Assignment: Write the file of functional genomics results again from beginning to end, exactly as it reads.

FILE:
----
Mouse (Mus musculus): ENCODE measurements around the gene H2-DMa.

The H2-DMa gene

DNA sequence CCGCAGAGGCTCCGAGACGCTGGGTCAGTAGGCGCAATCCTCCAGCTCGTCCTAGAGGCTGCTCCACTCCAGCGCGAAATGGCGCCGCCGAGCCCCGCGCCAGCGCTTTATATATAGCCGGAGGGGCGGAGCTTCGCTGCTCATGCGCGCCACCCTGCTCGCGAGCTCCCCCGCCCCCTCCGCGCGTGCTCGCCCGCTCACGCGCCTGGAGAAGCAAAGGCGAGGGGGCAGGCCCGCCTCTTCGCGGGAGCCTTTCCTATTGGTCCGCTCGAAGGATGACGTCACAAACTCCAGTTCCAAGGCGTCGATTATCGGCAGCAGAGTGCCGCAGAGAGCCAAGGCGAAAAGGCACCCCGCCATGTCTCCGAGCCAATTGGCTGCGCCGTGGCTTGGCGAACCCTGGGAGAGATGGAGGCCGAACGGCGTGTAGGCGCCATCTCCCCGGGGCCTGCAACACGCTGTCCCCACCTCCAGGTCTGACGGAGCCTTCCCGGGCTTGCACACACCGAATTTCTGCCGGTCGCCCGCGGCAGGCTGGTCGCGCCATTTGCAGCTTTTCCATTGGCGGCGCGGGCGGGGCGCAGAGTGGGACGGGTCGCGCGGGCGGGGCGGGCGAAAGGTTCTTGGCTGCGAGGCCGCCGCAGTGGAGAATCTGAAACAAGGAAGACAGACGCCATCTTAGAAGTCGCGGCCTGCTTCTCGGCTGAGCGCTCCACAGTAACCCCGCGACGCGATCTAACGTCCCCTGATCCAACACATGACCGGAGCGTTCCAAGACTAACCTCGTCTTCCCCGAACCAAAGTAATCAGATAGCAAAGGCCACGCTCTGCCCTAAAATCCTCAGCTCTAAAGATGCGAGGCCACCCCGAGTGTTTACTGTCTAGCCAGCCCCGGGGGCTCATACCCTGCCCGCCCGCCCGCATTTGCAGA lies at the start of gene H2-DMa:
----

Mouse (Mus musculus): ENCODE measurements around the gene H2-DMa.

The H2-DMa gene

DNA sequence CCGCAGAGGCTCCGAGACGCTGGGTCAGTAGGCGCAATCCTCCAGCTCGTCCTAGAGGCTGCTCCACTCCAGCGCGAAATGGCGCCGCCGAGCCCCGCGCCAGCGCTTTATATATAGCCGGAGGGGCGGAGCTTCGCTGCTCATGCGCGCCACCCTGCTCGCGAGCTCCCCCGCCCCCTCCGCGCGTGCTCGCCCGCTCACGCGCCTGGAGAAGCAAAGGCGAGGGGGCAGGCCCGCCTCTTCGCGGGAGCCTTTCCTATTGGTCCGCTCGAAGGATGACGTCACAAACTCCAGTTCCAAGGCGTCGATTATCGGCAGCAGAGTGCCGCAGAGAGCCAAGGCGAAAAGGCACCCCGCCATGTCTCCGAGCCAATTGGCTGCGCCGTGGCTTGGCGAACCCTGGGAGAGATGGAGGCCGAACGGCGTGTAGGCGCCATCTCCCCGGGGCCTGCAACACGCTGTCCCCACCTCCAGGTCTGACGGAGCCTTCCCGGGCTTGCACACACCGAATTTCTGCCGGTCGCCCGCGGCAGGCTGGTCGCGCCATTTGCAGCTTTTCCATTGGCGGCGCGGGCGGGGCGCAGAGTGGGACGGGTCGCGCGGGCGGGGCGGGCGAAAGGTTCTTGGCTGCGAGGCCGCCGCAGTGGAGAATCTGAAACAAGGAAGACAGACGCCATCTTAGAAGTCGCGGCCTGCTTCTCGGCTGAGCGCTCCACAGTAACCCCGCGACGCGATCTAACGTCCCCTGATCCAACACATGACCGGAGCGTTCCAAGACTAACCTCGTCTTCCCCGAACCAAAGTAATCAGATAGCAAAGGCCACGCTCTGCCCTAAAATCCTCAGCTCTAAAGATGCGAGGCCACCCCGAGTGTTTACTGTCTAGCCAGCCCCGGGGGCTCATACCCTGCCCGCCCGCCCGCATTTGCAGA lies at the start of gene H2-DMa: